Marcia Eckerd is an evaluator, consultant, and therapist who specializes in working with children with NLD and autism-spectrum disorders. Andrew Feinstein is an attorney whose practice focuses on representing children with disabilities and their families in securing a free appropriate public education.

Related Smart Kids Topics

How to help your child with behavior problems

The Journal of Clinical Child and Adolescent Psychology has published a study reviewing the research on treatments for disruptive behavior problems in children aged 12 years and under. This report also updates the evidence for what works best to treat children with disruptive behavior problems. In this study, CDC researchers looked at different approaches to treatment and found the best evidence was for parent behavior therapy, when delivered either as group therapy or individually with child participation.

Disruptive behavior disorders, such as oppositional defiant disorder and conduct disorder, put children at risk for long-term problems including mental disorders, violence, and delinquency. Getting the right treatment early is key, so this new evidence is important for health professionals caring for a child with a disruptive behavior problem. Healthcare professionals can use the information on what therapy works best in order to help parents of children with disruptive behavior problems find the right treatment. Read the article. external icon

About this Study

The authors of the study reviewed every available research report from 1998 until 2016 that looked at treatment for disruptive behavior problems in children up to age 12 years. Studies that used similar approaches to treatment were grouped into categories, for example, behavior therapy, which focuses on changing behavior by building skills and learning to manage behavior, client-centered therapy, which focuses on managing feelings, attitudes, and perceptions of others, or play therapy, which provides a way for children to communicate experiences and feelings through play.

Studies were also separated into group or individual therapy and parent or child therapy. All of the results were reviewed and rated according to different levels of evidence. The highest rating was reserved for studies that had been tested in multiple settings by independent teams of researchers.

Main Findings

Parent behavior therapy has the strongest evidence as an effective treatment for disruptive behavior problems in children.

Treatment approaches with the highest rating for effectiveness are

  • Group parent behavior therapy
  • Individual parent behavior therapy with child participation

Other approaches like client-centered therapy or play therapy did not have enough studies or strong enough evidence of effectiveness to receive a high rating. More studies are needed to determine whether these approaches are effective for treating children’s disruptive behavior problems.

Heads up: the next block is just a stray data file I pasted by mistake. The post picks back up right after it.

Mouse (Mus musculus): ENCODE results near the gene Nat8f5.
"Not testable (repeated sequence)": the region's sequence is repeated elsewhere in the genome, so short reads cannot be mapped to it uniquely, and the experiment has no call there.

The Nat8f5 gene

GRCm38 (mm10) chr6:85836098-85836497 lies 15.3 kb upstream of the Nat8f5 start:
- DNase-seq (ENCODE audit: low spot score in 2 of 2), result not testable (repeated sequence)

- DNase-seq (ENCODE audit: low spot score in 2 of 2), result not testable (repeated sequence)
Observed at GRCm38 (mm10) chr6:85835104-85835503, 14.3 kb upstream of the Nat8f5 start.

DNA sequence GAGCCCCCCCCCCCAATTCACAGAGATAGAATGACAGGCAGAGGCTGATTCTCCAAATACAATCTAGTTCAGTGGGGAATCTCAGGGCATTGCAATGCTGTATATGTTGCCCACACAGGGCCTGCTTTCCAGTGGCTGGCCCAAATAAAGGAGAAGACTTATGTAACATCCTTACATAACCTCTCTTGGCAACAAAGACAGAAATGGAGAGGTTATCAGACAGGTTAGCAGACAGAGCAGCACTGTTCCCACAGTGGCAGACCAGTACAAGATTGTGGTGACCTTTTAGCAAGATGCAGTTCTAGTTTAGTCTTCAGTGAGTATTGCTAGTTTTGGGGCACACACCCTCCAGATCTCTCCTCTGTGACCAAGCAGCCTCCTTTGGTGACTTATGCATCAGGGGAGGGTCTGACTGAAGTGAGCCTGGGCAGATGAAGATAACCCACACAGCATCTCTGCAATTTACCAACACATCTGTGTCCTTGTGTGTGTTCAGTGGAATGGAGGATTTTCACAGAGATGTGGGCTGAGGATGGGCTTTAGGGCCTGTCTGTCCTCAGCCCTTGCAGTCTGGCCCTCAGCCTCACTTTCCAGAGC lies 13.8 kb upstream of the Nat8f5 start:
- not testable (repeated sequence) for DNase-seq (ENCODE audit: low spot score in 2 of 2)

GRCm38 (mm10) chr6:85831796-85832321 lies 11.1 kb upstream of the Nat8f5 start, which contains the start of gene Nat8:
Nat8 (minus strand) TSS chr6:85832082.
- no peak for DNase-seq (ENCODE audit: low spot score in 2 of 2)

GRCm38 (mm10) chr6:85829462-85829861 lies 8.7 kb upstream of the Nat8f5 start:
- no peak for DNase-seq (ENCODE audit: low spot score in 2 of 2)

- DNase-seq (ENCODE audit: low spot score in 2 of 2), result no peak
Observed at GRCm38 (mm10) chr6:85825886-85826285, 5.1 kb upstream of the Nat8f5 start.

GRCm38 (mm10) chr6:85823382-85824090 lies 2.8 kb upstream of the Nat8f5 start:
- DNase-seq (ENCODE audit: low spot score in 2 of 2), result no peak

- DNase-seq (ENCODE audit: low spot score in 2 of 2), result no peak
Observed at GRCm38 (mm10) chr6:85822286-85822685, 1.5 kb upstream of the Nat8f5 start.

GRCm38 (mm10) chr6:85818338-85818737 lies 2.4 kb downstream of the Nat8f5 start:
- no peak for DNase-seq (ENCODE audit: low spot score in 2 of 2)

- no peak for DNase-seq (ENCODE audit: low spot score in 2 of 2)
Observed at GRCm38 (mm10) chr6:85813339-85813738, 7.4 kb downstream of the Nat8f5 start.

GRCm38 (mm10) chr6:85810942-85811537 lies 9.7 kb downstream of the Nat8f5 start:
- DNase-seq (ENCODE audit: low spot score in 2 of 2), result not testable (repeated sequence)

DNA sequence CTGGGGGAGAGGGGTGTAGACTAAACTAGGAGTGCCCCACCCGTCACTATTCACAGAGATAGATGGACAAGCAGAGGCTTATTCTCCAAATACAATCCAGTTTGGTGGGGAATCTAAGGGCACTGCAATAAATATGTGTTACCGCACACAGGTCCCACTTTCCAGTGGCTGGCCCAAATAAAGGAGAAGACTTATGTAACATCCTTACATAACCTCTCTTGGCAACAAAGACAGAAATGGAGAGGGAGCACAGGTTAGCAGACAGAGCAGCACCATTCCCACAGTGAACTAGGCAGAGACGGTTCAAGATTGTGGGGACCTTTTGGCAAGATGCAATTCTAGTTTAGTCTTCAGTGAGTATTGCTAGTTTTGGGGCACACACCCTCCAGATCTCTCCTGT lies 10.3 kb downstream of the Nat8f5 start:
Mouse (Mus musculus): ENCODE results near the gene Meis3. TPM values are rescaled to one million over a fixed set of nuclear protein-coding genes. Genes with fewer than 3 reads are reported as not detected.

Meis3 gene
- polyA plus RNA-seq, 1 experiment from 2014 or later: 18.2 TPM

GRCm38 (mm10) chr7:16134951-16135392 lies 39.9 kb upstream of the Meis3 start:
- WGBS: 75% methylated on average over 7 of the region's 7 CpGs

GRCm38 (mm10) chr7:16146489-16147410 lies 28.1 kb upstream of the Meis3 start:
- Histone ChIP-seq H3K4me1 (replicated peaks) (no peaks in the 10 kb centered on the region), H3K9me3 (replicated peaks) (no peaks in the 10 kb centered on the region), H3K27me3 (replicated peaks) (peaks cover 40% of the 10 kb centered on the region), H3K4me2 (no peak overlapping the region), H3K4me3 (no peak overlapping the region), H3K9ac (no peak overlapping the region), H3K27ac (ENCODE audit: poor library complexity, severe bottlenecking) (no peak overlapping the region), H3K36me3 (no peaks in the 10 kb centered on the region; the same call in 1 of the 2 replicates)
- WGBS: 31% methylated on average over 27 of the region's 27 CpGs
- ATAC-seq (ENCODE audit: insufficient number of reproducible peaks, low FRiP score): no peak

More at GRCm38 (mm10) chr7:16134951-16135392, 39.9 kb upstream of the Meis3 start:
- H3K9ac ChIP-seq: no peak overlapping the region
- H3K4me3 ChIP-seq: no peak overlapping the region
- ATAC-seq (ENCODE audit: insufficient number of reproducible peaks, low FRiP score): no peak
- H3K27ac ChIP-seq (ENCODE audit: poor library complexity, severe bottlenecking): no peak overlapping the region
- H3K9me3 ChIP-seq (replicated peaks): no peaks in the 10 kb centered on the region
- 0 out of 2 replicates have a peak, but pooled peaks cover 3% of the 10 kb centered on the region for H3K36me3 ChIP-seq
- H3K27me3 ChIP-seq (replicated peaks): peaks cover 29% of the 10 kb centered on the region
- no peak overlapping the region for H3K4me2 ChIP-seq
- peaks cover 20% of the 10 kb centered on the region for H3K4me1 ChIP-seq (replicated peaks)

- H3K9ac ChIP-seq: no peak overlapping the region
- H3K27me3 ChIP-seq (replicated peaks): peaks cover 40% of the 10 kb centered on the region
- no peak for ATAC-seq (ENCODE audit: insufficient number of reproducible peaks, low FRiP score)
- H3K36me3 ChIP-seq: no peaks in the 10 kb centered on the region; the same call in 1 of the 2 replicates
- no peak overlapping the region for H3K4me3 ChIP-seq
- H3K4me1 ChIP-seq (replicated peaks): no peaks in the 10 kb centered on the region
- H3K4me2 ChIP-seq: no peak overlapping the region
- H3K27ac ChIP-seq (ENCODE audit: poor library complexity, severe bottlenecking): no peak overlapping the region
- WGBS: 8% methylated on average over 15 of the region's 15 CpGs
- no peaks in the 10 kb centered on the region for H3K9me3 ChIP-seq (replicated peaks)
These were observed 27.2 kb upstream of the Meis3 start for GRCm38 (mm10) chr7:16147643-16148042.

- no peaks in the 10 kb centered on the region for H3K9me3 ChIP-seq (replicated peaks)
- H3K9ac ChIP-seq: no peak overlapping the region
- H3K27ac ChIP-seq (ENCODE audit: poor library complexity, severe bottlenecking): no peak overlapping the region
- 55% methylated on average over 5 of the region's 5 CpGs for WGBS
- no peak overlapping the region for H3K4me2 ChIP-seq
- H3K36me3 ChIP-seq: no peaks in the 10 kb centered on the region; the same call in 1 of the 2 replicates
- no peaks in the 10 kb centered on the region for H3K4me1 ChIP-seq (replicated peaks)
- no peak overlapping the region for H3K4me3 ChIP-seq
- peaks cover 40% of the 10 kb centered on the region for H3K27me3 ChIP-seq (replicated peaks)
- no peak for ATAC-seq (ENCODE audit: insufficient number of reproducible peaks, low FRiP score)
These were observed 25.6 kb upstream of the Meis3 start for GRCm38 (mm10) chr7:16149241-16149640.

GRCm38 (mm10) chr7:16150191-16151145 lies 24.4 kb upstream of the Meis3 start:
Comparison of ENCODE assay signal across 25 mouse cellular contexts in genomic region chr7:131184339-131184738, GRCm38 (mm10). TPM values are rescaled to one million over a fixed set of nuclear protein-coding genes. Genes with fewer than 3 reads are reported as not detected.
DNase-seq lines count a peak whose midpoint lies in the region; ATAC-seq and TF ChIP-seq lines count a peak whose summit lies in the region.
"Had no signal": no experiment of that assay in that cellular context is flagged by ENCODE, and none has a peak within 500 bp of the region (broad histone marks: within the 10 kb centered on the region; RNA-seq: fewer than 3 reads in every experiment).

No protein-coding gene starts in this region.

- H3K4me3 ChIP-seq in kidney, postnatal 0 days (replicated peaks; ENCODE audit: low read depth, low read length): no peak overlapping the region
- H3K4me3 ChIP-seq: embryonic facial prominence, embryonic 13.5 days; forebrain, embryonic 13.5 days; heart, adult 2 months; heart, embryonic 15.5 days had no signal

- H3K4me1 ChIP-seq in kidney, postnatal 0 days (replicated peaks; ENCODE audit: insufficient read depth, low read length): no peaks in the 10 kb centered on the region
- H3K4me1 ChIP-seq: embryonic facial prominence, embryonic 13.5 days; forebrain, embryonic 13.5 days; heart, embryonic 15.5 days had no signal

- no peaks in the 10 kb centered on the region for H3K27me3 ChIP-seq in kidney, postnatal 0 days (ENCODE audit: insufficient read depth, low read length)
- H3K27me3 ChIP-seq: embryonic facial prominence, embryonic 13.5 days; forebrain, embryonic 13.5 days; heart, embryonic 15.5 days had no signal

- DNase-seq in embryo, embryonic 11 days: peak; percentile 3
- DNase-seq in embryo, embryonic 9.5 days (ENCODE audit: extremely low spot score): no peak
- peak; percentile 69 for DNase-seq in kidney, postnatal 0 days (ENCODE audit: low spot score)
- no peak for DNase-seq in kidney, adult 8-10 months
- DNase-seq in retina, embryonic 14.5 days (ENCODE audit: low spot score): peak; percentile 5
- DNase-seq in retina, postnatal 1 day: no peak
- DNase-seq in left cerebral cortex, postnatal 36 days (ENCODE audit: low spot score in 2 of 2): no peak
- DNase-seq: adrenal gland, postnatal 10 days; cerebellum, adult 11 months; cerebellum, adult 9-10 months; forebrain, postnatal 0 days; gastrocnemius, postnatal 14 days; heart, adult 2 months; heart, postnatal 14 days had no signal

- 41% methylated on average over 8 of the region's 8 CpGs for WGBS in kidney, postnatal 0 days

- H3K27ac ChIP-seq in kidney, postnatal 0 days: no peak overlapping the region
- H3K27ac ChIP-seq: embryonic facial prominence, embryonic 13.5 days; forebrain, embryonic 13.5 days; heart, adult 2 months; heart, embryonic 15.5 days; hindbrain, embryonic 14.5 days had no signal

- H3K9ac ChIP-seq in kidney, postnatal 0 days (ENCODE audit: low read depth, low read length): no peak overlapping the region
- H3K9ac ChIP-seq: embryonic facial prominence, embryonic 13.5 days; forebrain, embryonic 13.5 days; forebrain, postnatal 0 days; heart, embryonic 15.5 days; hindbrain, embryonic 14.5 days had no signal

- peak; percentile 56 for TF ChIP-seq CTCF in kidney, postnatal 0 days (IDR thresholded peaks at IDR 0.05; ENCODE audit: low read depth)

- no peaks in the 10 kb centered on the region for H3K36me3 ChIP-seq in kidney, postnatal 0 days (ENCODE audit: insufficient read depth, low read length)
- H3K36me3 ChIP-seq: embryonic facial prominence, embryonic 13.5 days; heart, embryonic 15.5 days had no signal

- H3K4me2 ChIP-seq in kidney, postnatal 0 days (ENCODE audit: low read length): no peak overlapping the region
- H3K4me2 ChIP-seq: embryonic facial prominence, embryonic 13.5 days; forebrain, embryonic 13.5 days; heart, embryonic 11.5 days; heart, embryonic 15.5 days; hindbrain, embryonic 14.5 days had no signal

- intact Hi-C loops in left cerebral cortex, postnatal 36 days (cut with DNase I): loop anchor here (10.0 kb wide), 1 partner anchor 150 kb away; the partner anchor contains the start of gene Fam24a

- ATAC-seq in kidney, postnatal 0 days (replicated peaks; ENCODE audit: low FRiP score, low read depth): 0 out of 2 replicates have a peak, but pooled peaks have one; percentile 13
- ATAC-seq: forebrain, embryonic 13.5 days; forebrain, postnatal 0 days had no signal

Parent Behavior Therapy

Parent Behavior Therapy is also known as Parent Training in Behavior Therapy, Behavior Management Training for Parents, or Behavioral Parent Training

The research studies used approaches that involved therapists who were trained in specific behavior therapy programs, and that used a training manual and specific steps to work with parents on skills to help them manage their child’s behavior. During this type of parent training in behavior therapy, parents work with a therapist to learn strategies to create structure, reinforce good behavior, provide consistent discipline, and strengthen the relationship with their child through positive communication. It is possible that therapists who use these behavioral approaches, but don’t use a specific program can also be effective. However, more research is needed to understand what the essential components of the programs with best evidence are, and which therapy works best for different families. You can read more about what to look for when seeking behavior therapy.

CDC’s Activities on Children’s Behavioral Health:

CDC has activities focused on improving the lives of children and families affected by disruptive behavior disorders and related conditions, including attention-deficit/hyperactivity disorder (ADHD). Just as for disruptive behavior, in general, behavior therapy is an effective treatment for ADHD.

Experts recommend that children with ADHD ages 6 and older receive behavior therapy along with medication, and that children under 6 with ADHD receive behavior therapy first, before trying medicine for ADHD. Behavior therapy for young children with ADHD is most effective when it is delivered by parents. Therefore, CDC works to help families get the right care at the right time by raising awareness, increasing treatment options for families and providers, and exploring ways to increase access to behavior therapy.

Children’s Mental Health
Learn more about children’s mental, emotional, and behavioral health and CDC activities.

Mental, emotional, and behavioral disorders in childhood can cause long-term problems that may affect the health and well-being of children, families, and communities. Treating a child’s mental health problems as soon as possible can help children reduce problems at home, in school, and in forming friendships. It can also help with healthy development into adulthood.